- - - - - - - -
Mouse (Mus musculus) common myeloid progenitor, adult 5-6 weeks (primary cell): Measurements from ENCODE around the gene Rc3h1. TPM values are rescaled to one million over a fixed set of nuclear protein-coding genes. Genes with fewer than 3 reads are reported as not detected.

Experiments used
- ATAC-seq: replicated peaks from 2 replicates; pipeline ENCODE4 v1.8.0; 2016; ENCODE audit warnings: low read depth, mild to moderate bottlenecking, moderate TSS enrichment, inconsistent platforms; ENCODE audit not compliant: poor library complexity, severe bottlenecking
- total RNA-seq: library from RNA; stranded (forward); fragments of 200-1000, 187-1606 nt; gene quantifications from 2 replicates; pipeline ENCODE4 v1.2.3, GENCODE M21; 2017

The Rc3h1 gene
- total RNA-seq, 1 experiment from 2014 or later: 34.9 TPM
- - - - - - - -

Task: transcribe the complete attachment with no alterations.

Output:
Mouse (Mus musculus) common myeloid progenitor, adult 5-6 weeks (primary cell): Measurements from ENCODE around the gene Rc3h1. TPM values are rescaled to one million over a fixed set of nuclear protein-coding genes. Genes with fewer than 3 reads are reported as not detected.

Experiments used
- ATAC-seq: replicated peaks from 2 replicates; pipeline ENCODE4 v1.8.0; 2016; ENCODE audit warnings: low read depth, mild to moderate bottlenecking, moderate TSS enrichment, inconsistent platforms; ENCODE audit not compliant: poor library complexity, severe bottlenecking
- total RNA-seq: library from RNA; stranded (forward); fragments of 200-1000, 187-1606 nt; gene quantifications from 2 replicates; pipeline ENCODE4 v1.2.3, GENCODE M21; 2017

The Rc3h1 gene
- total RNA-seq, 1 experiment from 2014 or later: 34.9 TPM